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Commission Rejects President Trump’s Request for Early Debate


The Commission on Presidential Debates said Thursday that it sees no need to change the schedule of this year’s debates, after President Trump’s campaign called for a debate to be held in early September.

The campaign cited an expected surge in early voting due to the pandemic as the reason for the request.

“While more people will likely vote by mail in 2020, the debate schedule has been and will be highly publicized,” commission co-chairs Frank Fahrenkopf, Dorothy Ridings, and Kenneth Wollack wrote in a letter to Trump campaign attorney Rudy Giuliani. “Any voter who wishes to watch one or more debates before voting will be well aware of that opportunity.”

The Commission on Presidential Debates previously announced three presidential debates on Sept. 29, Oct. 15, and Oct. 22, as well as one vice presidential debate on Oct. 7.

Giuliani noted to the commission that 16 states will have already started voting by Sept. 29, calling the existing schedule “an outdated dinosaur and not reflective of voting realities in 2020.”

The COVID-19 outbreak has resulted in events being cancelled and conventions being scaled back.

“Certainly former Vice President Biden would agree with the need to avoid having millions of Americans disenfranchised by not being able to see and hear the two major party candidates debate before they have ballots in-hand,” Giuliani wrote.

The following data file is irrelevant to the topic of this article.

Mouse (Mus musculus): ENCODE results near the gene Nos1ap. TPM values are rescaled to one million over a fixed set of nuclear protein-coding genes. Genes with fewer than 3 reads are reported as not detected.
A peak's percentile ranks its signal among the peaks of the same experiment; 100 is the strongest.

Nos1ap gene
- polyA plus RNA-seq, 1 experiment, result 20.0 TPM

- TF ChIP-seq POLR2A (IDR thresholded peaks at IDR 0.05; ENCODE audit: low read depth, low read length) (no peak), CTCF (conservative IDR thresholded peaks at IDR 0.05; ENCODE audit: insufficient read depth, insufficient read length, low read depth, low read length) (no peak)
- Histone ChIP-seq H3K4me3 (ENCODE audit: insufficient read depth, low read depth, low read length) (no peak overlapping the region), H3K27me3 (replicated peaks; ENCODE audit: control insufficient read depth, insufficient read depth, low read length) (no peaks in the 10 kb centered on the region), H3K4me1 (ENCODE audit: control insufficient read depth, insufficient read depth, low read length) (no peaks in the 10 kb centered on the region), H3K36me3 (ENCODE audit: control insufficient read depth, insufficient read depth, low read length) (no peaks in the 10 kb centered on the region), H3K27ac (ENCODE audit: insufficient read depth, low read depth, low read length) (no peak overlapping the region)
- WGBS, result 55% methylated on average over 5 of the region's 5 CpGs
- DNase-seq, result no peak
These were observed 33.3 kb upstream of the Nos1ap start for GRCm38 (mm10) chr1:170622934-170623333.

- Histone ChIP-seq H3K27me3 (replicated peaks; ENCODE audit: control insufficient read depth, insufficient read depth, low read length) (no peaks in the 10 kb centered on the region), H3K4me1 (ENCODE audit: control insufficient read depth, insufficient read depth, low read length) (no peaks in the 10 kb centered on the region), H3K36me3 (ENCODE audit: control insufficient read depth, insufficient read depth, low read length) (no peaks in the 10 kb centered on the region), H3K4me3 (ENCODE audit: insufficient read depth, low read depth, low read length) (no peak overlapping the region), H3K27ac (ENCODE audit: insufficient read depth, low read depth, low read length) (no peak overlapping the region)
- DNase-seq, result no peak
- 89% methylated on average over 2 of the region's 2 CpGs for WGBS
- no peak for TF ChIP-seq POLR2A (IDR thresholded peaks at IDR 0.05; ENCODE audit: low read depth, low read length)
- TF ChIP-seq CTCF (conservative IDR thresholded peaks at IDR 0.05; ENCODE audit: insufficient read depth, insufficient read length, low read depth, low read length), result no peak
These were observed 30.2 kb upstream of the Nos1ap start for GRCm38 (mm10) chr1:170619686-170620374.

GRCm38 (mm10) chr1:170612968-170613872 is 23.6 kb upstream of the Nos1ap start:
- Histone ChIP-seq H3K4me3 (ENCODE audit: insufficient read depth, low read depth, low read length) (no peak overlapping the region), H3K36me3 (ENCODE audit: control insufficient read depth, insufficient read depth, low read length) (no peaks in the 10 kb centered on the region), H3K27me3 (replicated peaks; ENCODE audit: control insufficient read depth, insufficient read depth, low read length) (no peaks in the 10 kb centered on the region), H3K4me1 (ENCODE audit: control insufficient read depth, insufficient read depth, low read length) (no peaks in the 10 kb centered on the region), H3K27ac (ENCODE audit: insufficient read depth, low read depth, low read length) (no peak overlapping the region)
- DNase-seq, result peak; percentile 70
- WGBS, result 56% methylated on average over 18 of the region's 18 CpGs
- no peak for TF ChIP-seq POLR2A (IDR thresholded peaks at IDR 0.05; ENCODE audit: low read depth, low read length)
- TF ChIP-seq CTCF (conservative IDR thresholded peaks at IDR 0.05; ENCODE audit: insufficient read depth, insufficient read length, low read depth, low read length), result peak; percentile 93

However, the commission chairs responded that voters who receive ballots before Sept. 29 will be under no obligation to return them until after all of the debates are held.

They added that an additional debate would be considered if both Trump and Biden agree to it.

On Thursday, President Trump tweeted:

However, the Biden campaign rejected previous efforts by Giuliani and the Trump campaign in June to schedule more debates and hold them sooner.

Meanwhile, both campaigns have asked the commission to finalize contingency plans and logistics in case other obstacles develop.

In addition, Democrats agree that a schedule change is a valid suggestion.

“The presidential debates should be moved up in the schedule to reflect large numbers voting by mail and must include questions from real people – whether they are in the audience or not,” said Democratic strategist Bradley Honan.

Biden announced Wednesday that he will not travel to Milwaukee to accept the Democratic nomination in person later this month.

Despite consistently being among the most-watched television events of an election year, presidential debates rarely have a significant impact on the actual race.